By: Kim Mason/Sunday School Slammer
Becoming a roller girl has been a transformative experience – and one that not everyone understands. Maybe it’s because so many people remember the roller derby of the ’50s, ’60s, and ’70s. It was campy and planned and more about sex and drama and less about sport and competition. Lots of people refer to it as a girly version of today’s pro wrestling. Yet the other thing that I run into seems to be rooted in an aversion to women being involved in a full contact sport.
When I first started telling people that I had joined the Hard Knox Roller Girls [HKRG] I got comments like, “I didn’t know you were “that” kind of girl.” What kind of girl is “that” exactly? One who is strong and athletic? One who values being on a team? I was also told by one friend that she would not bring her children to HKRG bouts because they were “too violent”. Yet this same friend thought nothing of taking her children to ice hockey games where fistfights happen on a regular basis and the only response is a penalty. In roller derby, a fistfight will get you expelled! So I could only think that what these people were really uncertain about was seeing women as competitive and unafraid of physical confrontation.
So here goes: I am a competitive person. Whew! It feels good to get that out. My entire life, expressing a desire to win or do better than someone else has been met with anger, derision, and even ostracizing. I have been taught to win by “being nice”, to not show my disappointment when I lose, and to not be “too aggressive” in the workplace. I am sure there are many of you who can relate to being asked to hide some basic part of who you are.
The joy of roller derby is that I no longer have to pretend I am not that person! I can be competitive. I can express myself physically and be unafraid of getting hurt. And unlike so many women’s sports (gymnastics that requires women to starve themselves? Figure skating where women are judged on “presentation”?), I don’t have to fit into someone else’s definition of feminine or pretty in order to do it. Though we do still wear make-up – ours is war paint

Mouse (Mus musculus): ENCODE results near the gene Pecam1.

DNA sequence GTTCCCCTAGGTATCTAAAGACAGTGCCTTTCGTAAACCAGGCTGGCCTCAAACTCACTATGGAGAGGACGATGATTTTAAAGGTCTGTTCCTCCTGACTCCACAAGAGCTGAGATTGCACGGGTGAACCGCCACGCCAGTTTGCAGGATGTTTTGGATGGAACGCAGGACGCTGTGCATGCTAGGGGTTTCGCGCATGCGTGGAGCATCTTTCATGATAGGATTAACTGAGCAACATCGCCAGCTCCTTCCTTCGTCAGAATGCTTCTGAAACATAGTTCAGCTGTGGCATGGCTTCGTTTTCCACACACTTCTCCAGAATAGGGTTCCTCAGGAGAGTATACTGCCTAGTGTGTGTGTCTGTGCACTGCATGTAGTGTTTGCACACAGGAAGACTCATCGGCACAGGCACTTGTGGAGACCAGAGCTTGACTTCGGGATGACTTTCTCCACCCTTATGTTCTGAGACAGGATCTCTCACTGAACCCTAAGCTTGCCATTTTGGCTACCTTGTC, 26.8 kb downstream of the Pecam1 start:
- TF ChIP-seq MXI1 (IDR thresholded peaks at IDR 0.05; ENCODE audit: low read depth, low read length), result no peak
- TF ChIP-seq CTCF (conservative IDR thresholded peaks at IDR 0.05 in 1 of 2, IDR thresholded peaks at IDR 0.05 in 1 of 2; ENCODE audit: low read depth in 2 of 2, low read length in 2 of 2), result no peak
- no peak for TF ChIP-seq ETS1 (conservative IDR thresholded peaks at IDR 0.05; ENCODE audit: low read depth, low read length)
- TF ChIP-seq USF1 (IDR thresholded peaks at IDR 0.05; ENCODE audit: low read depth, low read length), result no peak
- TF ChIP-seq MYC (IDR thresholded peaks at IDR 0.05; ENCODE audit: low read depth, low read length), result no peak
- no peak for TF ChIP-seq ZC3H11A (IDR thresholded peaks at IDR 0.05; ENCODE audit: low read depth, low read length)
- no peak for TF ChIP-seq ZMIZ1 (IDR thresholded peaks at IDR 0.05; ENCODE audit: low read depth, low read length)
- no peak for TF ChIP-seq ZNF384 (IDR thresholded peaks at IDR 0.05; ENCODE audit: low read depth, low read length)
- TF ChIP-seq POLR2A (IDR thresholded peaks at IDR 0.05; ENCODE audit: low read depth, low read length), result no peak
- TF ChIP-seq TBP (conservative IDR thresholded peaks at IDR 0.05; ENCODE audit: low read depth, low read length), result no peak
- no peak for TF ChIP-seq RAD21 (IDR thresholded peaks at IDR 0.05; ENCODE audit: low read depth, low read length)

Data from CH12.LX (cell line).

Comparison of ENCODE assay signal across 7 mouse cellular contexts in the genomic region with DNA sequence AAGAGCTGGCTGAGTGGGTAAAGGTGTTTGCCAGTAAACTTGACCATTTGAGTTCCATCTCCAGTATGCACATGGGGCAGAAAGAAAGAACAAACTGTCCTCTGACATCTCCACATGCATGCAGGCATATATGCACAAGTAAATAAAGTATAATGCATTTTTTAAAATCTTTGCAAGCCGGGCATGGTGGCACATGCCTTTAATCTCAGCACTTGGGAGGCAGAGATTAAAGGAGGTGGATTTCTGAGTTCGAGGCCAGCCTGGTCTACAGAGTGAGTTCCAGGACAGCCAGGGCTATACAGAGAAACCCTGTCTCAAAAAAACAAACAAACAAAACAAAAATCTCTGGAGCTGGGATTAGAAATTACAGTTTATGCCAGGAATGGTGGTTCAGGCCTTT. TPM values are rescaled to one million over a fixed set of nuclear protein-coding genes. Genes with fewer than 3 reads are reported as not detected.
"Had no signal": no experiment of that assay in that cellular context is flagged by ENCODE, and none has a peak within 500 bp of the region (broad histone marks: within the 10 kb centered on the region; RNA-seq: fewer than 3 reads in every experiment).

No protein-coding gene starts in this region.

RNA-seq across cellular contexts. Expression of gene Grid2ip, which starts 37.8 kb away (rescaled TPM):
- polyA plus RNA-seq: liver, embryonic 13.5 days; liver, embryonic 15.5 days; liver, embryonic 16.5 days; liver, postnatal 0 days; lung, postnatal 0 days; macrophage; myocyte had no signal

What is it like to let that side of myself out? It’s like being whole. It’s acknowledging who I am as a complete person. Do I see it affecting other parts of my life? Absolutely. I will admit to a lower tolerance for BS and a better ability to stand up for myself. On the rink you have to meet your opponents full on, take a hit, and get back up again. Knowing that I can do that each week on the track means I can do it off the track as well. And as my body changes, my relationship to it is changing. I am less concerned about weight and shape in order to be attractive and more concerned with strength and skill. I am proud of who I am and I am proud of my teammates. Our fans show their pride in us by coming to each bout and cheering us on. Win or lose, they show up in their green and black, with their vuvzelas [LOUD South African plastic horn] and face paint, reminding us to never give up and reminding us that we skate for more than just ourselves.
For a long time roller derby has been classified as entertainment. I am glad to say that in the past year or so, as roller derby takes on a higher profile, that image is changing. I am also glad that roller derby is a sport that is organized and run by women. It’s hard to participate in an amateur sport where we pay for everything, but the upside is that it remains in the hands of women. We, the athletes, control our image, how our money gets spent, and who coaches us. We are Amazons on the track: the strong, the competitive, the Hard Knox Roller Girls. Fight! Fight! Fight!
Sunday School Slammer photo by: Justin Fee
Kim Mason’s photo by: Karen Krogh
© Kim Mason, 2013